5 Best Python Libraries For Data Science

trungduc

If you have decided to learn Python as your programming language.

“What are the different Python libraries available to perform data analysis?”

This will be the next question in your mind. There are many libraries available to perform data analysis in Python. Don’t worry; you don’t have to learn all of those libraries. You have to know only five Python libraries to do most of the data analysis tasks. I will give a short introduction to each of these libraries, and I will point you to some of the best tutorials to learn them.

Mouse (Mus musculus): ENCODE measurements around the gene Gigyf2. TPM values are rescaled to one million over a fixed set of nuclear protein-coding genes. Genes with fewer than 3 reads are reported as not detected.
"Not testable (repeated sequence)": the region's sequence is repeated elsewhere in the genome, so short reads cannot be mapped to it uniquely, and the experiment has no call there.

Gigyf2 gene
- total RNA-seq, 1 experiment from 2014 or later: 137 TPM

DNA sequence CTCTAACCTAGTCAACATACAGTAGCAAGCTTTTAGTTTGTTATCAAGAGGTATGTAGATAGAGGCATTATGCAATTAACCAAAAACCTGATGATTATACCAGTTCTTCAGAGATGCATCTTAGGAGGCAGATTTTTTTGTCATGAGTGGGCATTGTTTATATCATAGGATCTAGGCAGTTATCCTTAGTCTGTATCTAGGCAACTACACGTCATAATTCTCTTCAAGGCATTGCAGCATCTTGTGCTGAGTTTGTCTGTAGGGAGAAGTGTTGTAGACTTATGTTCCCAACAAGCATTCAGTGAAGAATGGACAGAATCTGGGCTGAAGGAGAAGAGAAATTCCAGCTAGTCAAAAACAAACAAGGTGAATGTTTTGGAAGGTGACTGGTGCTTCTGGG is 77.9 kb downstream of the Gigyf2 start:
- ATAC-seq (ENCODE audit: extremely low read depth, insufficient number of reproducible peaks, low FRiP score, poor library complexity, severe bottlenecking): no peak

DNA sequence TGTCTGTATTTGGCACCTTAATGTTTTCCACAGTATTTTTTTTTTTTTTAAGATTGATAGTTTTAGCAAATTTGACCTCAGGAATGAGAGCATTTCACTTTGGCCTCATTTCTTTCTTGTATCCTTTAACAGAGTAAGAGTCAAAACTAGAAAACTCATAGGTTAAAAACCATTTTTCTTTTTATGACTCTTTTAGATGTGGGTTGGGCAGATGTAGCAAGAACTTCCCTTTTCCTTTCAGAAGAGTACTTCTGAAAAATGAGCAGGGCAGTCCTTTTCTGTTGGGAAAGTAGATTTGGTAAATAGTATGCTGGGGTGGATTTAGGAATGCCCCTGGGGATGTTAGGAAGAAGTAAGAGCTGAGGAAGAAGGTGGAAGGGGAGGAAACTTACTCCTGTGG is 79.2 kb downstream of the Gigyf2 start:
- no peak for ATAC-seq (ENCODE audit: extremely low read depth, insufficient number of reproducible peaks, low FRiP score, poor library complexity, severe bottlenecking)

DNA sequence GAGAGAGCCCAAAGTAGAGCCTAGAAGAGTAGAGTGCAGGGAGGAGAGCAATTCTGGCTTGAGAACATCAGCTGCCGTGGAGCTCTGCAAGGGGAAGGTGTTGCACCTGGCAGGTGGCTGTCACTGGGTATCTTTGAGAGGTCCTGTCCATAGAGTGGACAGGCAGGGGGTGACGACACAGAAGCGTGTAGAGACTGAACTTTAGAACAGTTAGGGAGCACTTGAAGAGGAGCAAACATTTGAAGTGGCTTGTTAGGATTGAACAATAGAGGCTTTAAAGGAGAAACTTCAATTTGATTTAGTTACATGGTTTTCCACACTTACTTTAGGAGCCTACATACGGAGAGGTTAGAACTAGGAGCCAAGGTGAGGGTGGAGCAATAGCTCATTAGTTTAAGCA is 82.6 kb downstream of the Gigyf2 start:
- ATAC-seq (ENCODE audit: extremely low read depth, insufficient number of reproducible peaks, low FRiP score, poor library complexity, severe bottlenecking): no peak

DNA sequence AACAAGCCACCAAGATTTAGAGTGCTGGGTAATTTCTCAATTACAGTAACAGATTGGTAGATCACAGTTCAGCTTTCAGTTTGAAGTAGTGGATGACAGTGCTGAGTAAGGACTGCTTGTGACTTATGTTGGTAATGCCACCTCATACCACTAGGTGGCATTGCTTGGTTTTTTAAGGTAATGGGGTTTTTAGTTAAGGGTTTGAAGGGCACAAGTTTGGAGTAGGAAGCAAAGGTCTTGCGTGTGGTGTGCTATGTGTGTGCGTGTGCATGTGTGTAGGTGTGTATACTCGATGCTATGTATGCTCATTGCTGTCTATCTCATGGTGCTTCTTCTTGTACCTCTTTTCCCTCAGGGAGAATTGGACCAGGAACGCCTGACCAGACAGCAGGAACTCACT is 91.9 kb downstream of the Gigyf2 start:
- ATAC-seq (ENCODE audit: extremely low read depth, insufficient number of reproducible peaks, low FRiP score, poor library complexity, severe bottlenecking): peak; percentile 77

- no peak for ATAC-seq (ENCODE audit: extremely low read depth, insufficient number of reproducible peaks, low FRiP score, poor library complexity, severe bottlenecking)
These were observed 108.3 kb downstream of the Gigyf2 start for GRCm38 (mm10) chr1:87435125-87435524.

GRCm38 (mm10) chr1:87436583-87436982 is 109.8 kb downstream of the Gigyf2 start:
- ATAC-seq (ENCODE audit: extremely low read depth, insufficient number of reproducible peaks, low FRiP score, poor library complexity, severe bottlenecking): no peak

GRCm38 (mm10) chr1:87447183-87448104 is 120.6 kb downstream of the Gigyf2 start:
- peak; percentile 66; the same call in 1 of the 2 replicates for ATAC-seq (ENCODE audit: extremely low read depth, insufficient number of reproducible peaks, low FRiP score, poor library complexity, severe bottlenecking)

So let’s get started,

Numpy

It is the foundation on which all higher level tools for scientific Python are built. Here are some of the functionalities it provides:

  1. N- Dimensional array, a fast and memory efficient multidimensional array providing vectorized arithmetic operations.
  2. You can apply standard mathematical operations on arrays of entire data without writing loops.

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What do skeptical ancient historians think of the earliest Christian creed?

WINTERY KNIGHT

Sherlock Holmes and John Watson Sherlock Holmes and Dr. John Watson solving a mystery

Here is a post from my friend Eric Chabot. He writes about the earliest historical source for the minimal facts about the resurrection, which is the early creed recorded by Paul in 1 Corinthians: 3-7.

1 Cor 15:3-7:

3 For what I received I passed on to you as of first importance: that Christ died for our sins according to the Scriptures,